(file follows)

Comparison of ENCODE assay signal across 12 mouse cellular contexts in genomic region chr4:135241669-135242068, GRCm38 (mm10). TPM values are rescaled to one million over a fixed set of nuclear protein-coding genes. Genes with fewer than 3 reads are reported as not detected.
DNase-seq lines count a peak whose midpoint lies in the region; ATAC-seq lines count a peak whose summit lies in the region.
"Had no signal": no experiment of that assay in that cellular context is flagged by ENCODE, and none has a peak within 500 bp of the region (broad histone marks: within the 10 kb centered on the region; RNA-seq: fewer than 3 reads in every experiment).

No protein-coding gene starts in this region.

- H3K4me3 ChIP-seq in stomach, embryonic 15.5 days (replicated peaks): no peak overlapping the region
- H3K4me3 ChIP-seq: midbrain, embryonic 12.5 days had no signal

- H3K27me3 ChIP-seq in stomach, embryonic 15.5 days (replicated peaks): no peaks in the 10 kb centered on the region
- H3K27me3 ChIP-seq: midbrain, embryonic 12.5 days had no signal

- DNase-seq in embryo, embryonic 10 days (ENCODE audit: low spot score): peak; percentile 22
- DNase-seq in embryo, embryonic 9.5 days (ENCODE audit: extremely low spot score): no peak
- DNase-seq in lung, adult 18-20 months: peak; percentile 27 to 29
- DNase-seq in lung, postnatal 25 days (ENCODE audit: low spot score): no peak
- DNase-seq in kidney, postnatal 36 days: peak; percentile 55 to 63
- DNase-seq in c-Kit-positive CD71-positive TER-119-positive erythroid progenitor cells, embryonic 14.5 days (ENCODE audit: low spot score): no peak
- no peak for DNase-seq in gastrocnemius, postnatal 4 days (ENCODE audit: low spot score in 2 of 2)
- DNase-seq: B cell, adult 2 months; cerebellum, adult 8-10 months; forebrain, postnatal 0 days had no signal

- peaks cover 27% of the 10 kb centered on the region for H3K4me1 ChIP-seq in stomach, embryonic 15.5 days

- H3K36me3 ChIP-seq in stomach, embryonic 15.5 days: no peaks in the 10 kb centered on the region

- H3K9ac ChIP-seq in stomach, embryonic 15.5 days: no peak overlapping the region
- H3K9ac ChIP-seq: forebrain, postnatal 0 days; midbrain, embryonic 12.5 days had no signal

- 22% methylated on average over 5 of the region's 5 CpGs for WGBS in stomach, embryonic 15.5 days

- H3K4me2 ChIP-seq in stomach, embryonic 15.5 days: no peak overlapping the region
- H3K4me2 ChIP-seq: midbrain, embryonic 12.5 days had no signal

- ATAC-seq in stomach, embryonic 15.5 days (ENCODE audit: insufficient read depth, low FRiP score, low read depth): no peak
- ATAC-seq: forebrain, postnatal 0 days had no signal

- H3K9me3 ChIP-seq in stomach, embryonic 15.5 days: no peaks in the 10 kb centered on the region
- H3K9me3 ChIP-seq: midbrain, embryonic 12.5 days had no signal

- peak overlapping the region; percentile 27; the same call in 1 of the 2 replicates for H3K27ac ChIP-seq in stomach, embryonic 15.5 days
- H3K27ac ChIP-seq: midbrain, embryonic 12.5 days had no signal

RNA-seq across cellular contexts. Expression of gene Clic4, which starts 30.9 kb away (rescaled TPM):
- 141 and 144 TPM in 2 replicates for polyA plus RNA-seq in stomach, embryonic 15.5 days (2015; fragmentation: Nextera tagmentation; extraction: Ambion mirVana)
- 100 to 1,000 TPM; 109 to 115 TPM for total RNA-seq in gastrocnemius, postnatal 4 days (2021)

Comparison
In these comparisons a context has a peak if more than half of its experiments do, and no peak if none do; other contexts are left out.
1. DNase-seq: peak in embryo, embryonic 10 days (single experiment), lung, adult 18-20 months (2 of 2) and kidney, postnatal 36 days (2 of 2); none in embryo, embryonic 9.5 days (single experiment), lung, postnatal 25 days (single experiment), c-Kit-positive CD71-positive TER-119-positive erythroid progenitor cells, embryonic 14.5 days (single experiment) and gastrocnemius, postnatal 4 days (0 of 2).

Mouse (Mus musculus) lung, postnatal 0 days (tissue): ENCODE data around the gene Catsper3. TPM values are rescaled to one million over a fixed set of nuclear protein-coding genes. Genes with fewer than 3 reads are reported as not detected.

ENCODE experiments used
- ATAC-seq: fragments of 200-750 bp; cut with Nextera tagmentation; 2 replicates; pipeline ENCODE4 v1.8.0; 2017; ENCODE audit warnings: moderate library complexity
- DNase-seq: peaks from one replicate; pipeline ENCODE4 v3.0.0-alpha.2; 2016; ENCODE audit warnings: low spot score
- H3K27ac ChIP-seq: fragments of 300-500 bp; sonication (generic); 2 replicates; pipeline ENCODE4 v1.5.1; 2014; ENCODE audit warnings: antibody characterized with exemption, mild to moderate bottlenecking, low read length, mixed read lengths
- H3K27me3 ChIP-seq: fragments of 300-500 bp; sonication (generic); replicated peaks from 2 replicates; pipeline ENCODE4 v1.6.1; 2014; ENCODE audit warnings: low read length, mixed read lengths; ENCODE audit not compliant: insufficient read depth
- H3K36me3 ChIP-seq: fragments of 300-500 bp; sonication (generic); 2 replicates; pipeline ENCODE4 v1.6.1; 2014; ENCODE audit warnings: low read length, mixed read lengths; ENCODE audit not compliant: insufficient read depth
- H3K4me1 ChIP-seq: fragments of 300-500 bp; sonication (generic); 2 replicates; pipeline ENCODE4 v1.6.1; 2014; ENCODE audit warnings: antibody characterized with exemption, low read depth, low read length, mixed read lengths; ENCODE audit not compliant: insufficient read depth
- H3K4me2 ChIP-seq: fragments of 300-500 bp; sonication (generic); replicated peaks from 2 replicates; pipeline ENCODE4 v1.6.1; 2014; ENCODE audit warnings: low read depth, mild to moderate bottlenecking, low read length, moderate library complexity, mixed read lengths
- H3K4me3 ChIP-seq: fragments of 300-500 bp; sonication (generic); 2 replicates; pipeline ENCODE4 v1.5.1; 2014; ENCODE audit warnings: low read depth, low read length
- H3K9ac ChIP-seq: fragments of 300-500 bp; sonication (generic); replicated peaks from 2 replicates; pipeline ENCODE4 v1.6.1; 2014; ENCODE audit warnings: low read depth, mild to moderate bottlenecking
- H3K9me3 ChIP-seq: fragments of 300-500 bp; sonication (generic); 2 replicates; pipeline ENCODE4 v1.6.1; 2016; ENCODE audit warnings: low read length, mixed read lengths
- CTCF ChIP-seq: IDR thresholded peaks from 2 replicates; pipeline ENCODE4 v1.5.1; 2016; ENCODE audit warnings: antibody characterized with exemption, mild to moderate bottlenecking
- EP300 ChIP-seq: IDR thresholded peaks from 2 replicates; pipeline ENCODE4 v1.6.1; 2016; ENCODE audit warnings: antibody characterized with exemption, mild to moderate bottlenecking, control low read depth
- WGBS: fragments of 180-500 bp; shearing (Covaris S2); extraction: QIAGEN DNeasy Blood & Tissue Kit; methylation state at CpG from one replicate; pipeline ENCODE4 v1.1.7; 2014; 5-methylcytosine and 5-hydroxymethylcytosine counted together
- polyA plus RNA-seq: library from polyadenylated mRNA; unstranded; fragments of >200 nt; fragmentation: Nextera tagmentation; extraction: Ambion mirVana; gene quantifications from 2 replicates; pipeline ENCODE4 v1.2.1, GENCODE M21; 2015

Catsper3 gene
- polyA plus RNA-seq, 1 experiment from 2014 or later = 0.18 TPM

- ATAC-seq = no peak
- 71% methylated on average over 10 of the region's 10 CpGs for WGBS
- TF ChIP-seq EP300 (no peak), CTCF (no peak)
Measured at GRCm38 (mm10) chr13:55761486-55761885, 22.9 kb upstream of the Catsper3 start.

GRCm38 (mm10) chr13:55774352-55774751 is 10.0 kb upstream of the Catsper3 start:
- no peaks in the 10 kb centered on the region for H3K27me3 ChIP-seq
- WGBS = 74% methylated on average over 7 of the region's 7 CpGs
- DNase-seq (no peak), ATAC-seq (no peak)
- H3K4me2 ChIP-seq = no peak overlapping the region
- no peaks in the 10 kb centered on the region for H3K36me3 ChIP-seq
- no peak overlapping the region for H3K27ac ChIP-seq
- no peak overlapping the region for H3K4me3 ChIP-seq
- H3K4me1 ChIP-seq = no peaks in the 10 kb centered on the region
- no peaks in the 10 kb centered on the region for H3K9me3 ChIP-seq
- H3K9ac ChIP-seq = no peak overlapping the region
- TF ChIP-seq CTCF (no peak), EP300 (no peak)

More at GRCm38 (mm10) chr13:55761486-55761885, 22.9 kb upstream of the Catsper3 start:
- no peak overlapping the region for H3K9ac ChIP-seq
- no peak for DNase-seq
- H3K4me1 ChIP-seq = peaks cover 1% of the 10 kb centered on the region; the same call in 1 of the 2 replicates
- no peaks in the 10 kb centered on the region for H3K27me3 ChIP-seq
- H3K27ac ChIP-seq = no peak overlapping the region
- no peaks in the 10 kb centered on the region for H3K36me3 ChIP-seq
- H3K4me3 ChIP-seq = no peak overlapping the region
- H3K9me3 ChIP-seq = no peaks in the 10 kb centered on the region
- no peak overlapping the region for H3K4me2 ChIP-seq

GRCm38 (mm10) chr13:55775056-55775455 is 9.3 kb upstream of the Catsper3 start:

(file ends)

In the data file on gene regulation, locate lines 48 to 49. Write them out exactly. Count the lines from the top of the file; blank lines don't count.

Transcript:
- CTCF ChIP-seq: IDR thresholded peaks from 2 replicates; pipeline ENCODE4 v1.5.1; 2016; ENCODE audit warnings: antibody characterized with exemption, mild to moderate bottlenecking
- EP300 ChIP-seq: IDR thresholded peaks from 2 replicates; pipeline ENCODE4 v1.6.1; 2016; ENCODE audit warnings: antibody characterized with exemption, mild to moderate bottlenecking, control low read depth